The members of the Culture, Community, and Mental Health lab include both graduate and undergraduate students. All students are involved in both the ongoing lab research, as well as the development of their own substantive research programs.
Esteban V. Cardemil
Professor, Department of Psychology
email@example.com | Curriculum vitae
Dr. Cardemil received a B.A. from Swarthmore College in 1993 and an M.A. and Ph.D. from the University of Pennsylvania in 1994 and 2000, respectively. He was subsequently at Brown University, where he completed his predoctoral internship in 2000, followed by a postdoctoral fellowship. He is currently Professor and Department Chair in the Frances L. Hiatt School of Psychology at Clark University, where he has been since 2002. He is also the Editor of the Journal of Latinx Psychology.
Current Doctoral Students
Jessica L. O’Leary
Jessica O’Leary earned her BA in Child Development and Sociology from Tufts University. Following graduation, she taught middle school students in Los Angeles as a Teach For America corps member. During that time, she earned her MA in Elementary Education from Loyola Marymount University and developed an interest in examining the risk and resilience of children and adolescents. Her Master’s work explored the role of guilt and shame in explaining the association between parental emotion socialization practices and youth outcomes.
Emily He received her B.A. from UC Davis in Psychology with honors and her M.A. from Teachers College, Columbia University in Psychology with an emphasis on Research Methods and Quantitative Methods. Prior to coming to Clark, Emily worked in research labs aimed at understanding and reducing mental health care disparities for ethnic minorities and other marginalized populations. Emily’s master’s thesis investigated help-seeking for psychosis risk and its associated stigma in Chinese and Taiwanese Americans. Emily hopes to develop effective prevention and intervention programs to improve outcomes for individuals with or at-risk for chronic and severe mental illness.
Néstor Noyola received his B.S. in Psychology with honors from Brown University. Prior to his doctoral work at Clark, Néstor worked as Clinical Research Coordinator at the Disparities Research Unit at Massachusetts General Hospital. Overall, Néstor’s research interests include understanding the mental health of sexual, gender and racial minorities from an intersectional perspective, with a particular interest in risk for suicide and non-suicidal self-harm. Néstor’s master’s thesis explored the stress that sexual minority Latinxs experience in different areas of their life, including heterosexism and racism, as well as their efforts to cope with that stress.
Sarah Hartman received a bachelors in Community Health and Anthropology from Tufts University and a master of science in Global Mental Health from the London School of Hygiene and Tropical Medicine and King’s College London. Prior to coming to Clark, she worked in Chiapas, Mexico with Partners In Health Mexico/Compañeros En Salud on their mental health team. Her current research explores functional impairment, mental health, and the relationship between the two in rural Chiapas. Broadly, her research interests include the barriers and facilitators to quality mental health care in low-resource settings, particularly among Spanish-speaking populations in the United States and rural Mexico.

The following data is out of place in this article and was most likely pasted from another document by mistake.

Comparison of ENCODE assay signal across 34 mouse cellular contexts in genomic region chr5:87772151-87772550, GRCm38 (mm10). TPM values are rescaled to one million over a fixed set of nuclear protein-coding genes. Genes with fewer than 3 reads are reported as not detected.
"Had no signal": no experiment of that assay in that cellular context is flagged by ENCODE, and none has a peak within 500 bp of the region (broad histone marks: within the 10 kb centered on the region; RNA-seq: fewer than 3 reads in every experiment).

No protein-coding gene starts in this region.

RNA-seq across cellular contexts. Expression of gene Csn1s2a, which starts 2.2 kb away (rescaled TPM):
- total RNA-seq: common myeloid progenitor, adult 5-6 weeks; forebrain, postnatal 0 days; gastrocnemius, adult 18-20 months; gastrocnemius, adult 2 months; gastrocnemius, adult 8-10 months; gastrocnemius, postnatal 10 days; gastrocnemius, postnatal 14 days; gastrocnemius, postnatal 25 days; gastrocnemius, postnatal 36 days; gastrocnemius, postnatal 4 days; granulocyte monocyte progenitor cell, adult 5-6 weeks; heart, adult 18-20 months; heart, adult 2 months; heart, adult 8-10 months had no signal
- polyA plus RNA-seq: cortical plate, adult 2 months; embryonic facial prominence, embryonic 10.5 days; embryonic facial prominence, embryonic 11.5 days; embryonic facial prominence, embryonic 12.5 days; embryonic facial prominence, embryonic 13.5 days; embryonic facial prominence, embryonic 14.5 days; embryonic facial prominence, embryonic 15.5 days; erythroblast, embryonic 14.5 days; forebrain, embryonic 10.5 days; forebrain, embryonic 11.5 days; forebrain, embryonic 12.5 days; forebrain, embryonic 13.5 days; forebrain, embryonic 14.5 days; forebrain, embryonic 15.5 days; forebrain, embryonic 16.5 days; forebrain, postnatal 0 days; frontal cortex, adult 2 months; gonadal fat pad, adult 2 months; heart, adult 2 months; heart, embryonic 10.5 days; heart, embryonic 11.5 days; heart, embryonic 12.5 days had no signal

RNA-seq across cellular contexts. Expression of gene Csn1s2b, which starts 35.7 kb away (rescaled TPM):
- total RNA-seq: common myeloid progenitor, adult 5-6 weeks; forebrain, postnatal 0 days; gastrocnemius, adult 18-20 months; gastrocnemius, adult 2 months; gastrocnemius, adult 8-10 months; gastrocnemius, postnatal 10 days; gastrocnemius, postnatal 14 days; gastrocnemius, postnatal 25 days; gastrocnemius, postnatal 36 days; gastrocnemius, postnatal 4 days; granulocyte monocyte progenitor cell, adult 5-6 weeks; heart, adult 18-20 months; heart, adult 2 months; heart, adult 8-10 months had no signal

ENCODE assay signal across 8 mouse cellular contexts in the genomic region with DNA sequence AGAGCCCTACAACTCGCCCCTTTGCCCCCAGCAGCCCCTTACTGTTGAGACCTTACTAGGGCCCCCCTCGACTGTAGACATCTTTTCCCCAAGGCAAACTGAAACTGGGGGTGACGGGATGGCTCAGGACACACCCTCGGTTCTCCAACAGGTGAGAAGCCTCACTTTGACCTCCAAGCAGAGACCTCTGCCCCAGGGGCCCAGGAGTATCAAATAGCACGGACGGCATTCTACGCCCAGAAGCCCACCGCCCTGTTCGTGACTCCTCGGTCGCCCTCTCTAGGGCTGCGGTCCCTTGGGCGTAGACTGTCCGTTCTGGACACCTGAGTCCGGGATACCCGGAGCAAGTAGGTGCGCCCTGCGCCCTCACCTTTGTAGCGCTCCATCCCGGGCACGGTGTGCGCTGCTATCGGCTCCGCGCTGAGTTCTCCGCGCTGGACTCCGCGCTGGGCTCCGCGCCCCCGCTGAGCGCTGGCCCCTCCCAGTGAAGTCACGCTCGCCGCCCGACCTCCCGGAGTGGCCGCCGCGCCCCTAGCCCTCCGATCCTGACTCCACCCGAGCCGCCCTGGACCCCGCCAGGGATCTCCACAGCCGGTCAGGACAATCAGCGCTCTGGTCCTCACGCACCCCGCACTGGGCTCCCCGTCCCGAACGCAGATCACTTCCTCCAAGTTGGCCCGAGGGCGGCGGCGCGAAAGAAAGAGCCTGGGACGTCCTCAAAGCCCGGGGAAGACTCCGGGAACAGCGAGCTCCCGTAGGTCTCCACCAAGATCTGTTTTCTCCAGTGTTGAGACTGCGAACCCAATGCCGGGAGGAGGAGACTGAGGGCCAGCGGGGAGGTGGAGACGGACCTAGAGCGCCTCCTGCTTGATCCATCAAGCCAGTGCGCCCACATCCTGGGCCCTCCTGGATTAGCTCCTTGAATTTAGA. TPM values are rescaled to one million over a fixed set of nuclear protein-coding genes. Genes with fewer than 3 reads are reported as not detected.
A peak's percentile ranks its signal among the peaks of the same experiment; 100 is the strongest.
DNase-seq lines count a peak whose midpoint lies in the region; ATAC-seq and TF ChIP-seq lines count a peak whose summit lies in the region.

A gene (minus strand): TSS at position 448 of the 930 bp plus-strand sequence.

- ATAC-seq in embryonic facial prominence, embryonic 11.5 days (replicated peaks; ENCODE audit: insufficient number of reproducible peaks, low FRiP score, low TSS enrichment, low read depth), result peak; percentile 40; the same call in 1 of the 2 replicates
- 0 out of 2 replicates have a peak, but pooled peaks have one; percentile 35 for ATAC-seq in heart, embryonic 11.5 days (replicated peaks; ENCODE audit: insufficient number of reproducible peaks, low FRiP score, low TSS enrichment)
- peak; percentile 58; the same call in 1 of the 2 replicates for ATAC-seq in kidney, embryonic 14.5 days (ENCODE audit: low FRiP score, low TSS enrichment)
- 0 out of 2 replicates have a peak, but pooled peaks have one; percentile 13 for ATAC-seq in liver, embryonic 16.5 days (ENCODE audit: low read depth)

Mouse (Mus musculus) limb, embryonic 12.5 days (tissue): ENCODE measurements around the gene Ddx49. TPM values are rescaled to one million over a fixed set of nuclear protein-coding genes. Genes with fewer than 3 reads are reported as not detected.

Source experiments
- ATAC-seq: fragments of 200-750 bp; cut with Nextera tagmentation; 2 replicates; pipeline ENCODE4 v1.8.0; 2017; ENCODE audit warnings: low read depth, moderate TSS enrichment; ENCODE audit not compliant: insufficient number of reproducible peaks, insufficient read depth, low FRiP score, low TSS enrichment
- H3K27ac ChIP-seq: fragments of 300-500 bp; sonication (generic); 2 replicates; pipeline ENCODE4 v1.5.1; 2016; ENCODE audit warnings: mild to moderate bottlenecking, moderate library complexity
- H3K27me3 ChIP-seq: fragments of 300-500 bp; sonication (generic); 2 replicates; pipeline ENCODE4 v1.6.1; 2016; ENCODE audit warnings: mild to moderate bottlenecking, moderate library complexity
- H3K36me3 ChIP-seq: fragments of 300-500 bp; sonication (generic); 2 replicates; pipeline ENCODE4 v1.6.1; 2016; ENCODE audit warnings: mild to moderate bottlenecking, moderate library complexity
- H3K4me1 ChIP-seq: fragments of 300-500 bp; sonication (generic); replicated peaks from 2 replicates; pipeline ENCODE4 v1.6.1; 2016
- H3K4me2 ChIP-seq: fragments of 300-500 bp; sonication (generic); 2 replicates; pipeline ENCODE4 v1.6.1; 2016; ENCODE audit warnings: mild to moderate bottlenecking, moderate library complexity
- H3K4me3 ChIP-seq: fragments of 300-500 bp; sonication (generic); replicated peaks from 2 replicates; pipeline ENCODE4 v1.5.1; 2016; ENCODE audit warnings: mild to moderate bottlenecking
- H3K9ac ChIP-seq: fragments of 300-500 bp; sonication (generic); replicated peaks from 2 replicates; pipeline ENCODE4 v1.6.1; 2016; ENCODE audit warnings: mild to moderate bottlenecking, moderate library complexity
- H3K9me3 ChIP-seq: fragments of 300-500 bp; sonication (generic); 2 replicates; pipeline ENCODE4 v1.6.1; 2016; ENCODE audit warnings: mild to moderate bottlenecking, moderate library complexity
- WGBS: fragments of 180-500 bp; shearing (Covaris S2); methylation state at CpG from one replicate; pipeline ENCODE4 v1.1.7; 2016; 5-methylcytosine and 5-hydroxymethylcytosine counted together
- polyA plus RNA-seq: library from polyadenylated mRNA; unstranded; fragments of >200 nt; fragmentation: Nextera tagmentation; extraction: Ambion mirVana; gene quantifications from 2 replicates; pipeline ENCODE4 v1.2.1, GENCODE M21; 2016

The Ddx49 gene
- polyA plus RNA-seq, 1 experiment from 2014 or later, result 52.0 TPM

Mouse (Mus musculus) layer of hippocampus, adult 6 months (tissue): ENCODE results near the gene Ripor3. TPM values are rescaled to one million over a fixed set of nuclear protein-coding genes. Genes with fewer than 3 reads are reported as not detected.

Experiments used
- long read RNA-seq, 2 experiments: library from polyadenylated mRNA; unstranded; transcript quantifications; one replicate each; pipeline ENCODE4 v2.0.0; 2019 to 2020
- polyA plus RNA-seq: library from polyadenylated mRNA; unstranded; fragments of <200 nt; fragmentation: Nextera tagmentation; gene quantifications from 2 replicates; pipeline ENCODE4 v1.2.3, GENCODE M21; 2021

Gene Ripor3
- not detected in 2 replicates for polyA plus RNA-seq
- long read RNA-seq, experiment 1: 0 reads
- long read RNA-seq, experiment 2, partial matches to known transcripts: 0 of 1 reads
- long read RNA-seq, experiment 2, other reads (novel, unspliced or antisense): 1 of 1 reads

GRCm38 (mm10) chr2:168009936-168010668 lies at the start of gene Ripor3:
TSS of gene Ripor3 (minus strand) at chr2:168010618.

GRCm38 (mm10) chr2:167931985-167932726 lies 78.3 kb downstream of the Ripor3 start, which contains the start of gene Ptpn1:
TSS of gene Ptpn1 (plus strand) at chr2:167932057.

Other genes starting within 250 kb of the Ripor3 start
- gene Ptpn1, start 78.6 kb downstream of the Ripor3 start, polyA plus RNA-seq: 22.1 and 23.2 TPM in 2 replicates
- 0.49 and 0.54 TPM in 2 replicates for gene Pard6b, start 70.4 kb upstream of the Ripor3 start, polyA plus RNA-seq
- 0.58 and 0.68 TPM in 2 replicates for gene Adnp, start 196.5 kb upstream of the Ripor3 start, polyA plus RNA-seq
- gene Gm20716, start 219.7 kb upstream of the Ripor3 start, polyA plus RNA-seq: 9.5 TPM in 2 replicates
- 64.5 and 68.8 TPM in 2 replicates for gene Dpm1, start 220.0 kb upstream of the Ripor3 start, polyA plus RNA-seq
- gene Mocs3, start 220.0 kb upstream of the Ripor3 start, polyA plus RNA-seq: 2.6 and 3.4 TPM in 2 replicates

José Rosario obtained his B.A. in Psychology and B.S. in Chemical Dependency and Addiction Studies (CDAS) from Rhode Island College. During his undergraduate training, José completed his clinical placement at the nation’s first neuropsychiatric facility for children and served on the research teams for concurrent behavioral research programs for HIV in adolescents and later served as a senior RA for an NIH-funded pilot study providing intervention for smoking cessation and simultaneous weight loss. Prior to commencing his graduate studies, José worked as a clinical Coordinator of Disability Services at Rhode Island College where he additionally provided expressive arts curriculum to individuals with Autism Spectrum Disorder and chronic mental health conditions.Broadly, José is interested in the assessment and intervention for collective trauma considering the dimensions of ethnicity, sexuality and ability.
Current Undergraduate Students
Recent Doctoral Students
– Kristen Keefe, Ph.D., 2019, Postdoctoral Fellow, Washington DC, VA
– Tamara Nelson, Ph.D.. 2017, Visiting Professor, Lesley University
– Monica Sanchez, Ph.D., 2016, Staff Psychologist, San Francisco VA
– Oswaldo Moreno, Ph.D., 2015, Assistant Professor, Virginia Commonwealth University
– Rachel Zack Ishikawa, Ph.D., 2013, Psychologist, Mass General Hospital
– Ingrid Sarmiento, Ph.D., 2012, currently at McLean Hospital
– Alisha Pollastri, Ph.D., 2010, Director of Research & Evaluation; Think:Kids, Mass General
– Tatiana M. Davidson, Ph.D., 2010, Associate Professor, Medical University of South Carolina
– Rahael Kurrien, Ph.D., 2008, Assistant Professor, Mount Sinai Hospital
– Ellen O’Donnell, Ph.D., 2008, Associate Psychologist, Mass General Hospital
– Saeromi Kim, Ph.D., 2007, Assistant Director, UCLA Counseling Center
Some Recent Undergraduate Students
– Naysha Shahid, B.A., 2015, currently working at Massachusetts General Hospital
– Matt Thompson, B.A., 2014, enrolled in Ph.D. program at Uniformed Services University of the Health Sciences
– Natalia Jaramillo, B.A., 2010, currently working towards Ph.D. in Clinical Psychology at UCSB
– Victor Figuereo, B.A., 2010, currently working towards Ph.D. in Social Work at Boston College
– Robert Rosales, B.A.,. 2010, Ph.D. in Social Work at Boston College; currently Postdoctoral Fellow at Brown Medical School